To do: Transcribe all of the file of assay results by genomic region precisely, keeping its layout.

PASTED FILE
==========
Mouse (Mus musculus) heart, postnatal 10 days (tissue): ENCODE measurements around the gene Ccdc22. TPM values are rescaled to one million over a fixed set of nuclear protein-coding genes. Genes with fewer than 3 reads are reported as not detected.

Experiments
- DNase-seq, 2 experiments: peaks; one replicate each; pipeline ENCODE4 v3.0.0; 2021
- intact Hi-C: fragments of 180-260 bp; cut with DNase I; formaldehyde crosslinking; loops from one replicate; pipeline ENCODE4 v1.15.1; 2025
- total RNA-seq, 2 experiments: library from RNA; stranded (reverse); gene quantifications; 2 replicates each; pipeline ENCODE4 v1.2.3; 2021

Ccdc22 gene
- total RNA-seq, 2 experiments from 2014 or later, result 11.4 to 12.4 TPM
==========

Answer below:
Mouse (Mus musculus) heart, postnatal 10 days (tissue): ENCODE measurements around the gene Ccdc22. TPM values are rescaled to one million over a fixed set of nuclear protein-coding genes. Genes with fewer than 3 reads are reported as not detected.

Experiments
- DNase-seq, 2 experiments: peaks; one replicate each; pipeline ENCODE4 v3.0.0; 2021
- intact Hi-C: fragments of 180-260 bp; cut with DNase I; formaldehyde crosslinking; loops from one replicate; pipeline ENCODE4 v1.15.1; 2025
- total RNA-seq, 2 experiments: library from RNA; stranded (reverse); gene quantifications; 2 replicates each; pipeline ENCODE4 v1.2.3; 2021

Ccdc22 gene
- total RNA-seq, 2 experiments from 2014 or later, result 11.4 to 12.4 TPM